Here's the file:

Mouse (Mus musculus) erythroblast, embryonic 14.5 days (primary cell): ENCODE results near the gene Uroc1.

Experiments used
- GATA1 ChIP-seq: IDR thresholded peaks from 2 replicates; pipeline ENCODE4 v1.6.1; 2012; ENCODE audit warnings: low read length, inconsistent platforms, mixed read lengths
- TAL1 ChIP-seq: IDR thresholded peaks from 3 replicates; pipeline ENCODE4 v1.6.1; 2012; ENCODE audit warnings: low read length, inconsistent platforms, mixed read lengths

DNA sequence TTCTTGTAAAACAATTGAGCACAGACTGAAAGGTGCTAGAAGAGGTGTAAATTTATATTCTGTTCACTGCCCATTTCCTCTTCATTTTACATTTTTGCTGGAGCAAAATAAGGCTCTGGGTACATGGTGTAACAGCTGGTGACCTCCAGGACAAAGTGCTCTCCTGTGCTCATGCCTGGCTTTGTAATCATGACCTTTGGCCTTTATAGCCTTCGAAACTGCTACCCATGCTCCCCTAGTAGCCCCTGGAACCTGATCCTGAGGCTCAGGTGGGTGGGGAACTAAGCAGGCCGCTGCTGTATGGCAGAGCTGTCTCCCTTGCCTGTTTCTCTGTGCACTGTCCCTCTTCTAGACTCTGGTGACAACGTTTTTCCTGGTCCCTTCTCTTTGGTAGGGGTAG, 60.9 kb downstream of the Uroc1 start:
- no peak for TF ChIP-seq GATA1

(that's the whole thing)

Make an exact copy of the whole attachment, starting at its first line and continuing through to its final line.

Mouse (Mus musculus) erythroblast, embryonic 14.5 days (primary cell): ENCODE results near the gene Uroc1.

Experiments used
- GATA1 ChIP-seq: IDR thresholded peaks from 2 replicates; pipeline ENCODE4 v1.6.1; 2012; ENCODE audit warnings: low read length, inconsistent platforms, mixed read lengths
- TAL1 ChIP-seq: IDR thresholded peaks from 3 replicates; pipeline ENCODE4 v1.6.1; 2012; ENCODE audit warnings: low read length, inconsistent platforms, mixed read lengths

DNA sequence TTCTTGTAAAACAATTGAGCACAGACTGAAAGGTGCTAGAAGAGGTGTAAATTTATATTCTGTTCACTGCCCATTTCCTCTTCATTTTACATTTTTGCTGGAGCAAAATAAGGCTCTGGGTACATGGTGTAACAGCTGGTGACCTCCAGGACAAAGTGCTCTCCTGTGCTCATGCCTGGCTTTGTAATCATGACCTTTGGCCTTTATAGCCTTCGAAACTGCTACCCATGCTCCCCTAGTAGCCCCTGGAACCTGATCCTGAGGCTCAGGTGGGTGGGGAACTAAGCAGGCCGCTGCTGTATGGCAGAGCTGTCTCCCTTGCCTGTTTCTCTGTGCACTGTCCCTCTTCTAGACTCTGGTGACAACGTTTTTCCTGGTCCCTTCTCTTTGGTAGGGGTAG, 60.9 kb downstream of the Uroc1 start:
- no peak for TF ChIP-seq GATA1